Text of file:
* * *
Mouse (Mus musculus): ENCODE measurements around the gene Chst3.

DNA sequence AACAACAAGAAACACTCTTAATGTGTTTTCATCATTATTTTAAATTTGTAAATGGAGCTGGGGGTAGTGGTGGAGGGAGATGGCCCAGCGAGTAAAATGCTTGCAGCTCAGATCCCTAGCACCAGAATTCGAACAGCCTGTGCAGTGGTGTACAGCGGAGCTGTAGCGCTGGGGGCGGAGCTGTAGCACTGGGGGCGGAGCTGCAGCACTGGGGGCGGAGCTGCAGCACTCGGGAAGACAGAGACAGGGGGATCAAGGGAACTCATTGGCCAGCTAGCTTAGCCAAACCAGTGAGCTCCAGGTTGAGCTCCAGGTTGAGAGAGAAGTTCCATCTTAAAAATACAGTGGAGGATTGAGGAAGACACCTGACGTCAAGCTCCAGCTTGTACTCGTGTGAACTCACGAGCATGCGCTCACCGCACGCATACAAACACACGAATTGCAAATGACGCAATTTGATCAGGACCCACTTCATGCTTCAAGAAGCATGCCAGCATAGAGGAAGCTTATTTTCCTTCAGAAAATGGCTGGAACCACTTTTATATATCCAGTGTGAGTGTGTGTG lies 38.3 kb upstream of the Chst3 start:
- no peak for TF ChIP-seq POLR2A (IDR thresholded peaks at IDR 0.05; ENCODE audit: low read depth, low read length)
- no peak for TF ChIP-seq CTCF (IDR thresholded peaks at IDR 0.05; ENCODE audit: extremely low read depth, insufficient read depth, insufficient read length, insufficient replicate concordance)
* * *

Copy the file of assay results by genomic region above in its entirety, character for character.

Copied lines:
Mouse (Mus musculus): ENCODE measurements around the gene Chst3.

DNA sequence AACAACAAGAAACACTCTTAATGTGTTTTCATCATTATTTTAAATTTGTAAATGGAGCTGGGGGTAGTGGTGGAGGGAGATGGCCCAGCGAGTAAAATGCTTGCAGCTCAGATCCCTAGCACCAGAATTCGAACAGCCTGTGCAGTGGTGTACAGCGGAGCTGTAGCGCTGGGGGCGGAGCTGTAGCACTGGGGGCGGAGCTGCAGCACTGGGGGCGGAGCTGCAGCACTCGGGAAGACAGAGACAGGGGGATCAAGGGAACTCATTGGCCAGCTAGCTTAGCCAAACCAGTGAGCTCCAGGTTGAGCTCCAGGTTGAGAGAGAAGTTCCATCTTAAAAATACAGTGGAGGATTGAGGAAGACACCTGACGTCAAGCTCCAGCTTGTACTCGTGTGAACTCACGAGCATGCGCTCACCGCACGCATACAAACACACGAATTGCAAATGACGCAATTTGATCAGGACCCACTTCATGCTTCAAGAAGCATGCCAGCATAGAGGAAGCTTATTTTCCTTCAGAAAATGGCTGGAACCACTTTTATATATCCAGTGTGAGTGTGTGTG lies 38.3 kb upstream of the Chst3 start:
- no peak for TF ChIP-seq POLR2A (IDR thresholded peaks at IDR 0.05; ENCODE audit: low read depth, low read length)
- no peak for TF ChIP-seq CTCF (IDR thresholded peaks at IDR 0.05; ENCODE audit: extremely low read depth, insufficient read depth, insufficient read length, insufficient replicate concordance)